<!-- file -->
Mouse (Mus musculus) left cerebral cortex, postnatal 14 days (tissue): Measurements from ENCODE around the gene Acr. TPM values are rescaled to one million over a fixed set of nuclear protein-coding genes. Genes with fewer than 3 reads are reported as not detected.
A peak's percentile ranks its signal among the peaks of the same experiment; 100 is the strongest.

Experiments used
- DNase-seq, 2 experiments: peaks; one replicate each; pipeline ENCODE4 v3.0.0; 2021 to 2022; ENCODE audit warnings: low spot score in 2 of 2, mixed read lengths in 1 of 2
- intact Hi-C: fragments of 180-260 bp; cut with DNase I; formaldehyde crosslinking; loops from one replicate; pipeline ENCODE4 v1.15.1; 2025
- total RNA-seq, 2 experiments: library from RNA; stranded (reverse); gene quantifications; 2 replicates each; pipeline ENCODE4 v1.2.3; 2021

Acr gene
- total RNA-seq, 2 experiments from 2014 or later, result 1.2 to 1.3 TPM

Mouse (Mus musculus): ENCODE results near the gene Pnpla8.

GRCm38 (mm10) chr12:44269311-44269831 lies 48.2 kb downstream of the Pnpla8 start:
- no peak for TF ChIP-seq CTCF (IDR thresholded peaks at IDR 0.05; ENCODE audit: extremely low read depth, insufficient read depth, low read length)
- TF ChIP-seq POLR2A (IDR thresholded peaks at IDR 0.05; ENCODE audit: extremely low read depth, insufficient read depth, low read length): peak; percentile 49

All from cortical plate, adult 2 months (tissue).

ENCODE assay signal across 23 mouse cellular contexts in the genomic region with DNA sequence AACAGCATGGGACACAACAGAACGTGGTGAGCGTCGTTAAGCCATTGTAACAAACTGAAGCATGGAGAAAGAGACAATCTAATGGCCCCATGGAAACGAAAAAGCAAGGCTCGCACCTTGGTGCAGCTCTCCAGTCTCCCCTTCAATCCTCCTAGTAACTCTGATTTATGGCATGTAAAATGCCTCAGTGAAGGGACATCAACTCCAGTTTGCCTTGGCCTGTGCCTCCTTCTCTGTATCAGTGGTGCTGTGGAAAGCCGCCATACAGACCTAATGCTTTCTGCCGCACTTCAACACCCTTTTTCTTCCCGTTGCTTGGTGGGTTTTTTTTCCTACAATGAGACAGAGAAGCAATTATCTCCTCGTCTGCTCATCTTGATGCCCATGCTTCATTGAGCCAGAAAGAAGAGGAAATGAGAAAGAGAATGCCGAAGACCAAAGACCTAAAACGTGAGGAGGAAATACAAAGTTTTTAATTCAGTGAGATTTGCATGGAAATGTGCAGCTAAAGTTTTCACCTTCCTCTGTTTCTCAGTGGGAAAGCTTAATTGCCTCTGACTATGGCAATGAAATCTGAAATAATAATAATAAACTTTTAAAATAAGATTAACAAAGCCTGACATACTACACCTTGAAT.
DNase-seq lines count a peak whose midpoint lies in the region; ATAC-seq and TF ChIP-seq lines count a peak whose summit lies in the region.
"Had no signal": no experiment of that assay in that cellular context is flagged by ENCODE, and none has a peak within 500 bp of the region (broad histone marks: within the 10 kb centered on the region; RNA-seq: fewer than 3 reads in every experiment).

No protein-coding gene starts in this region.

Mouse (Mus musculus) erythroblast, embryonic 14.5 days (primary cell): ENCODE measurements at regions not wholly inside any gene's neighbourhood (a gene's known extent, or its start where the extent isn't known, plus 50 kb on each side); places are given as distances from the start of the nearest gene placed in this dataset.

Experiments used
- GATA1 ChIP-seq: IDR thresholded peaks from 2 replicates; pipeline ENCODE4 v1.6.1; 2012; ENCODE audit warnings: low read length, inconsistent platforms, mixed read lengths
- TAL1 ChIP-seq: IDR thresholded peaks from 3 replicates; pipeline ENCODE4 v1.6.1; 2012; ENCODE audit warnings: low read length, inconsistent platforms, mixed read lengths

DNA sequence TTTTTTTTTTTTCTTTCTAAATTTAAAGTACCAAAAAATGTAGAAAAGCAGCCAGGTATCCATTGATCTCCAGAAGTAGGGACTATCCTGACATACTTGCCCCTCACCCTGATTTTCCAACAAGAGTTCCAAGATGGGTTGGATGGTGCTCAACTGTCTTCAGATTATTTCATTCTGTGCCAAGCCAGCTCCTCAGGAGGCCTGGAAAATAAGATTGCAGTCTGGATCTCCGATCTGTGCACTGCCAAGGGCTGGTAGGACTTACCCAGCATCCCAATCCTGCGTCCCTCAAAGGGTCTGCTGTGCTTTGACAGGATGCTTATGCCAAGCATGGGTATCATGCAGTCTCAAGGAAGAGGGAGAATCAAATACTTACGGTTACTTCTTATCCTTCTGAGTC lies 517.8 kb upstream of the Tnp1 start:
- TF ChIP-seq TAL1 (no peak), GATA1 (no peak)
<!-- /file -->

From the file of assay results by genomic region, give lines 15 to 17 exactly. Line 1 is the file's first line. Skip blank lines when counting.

DNase-seq lines count a peak whose midpoint lies in the region; ATAC-seq and TF ChIP-seq lines count a peak whose summit lies in the region.
"Had no signal": no experiment of that assay in that cellular context is flagged by ENCODE, and none has a peak within 500 bp of the region (broad histone marks: within the 10 kb centered on the region; RNA-seq: fewer than 3 reads in every experiment).

No protein-coding gene starts in this region.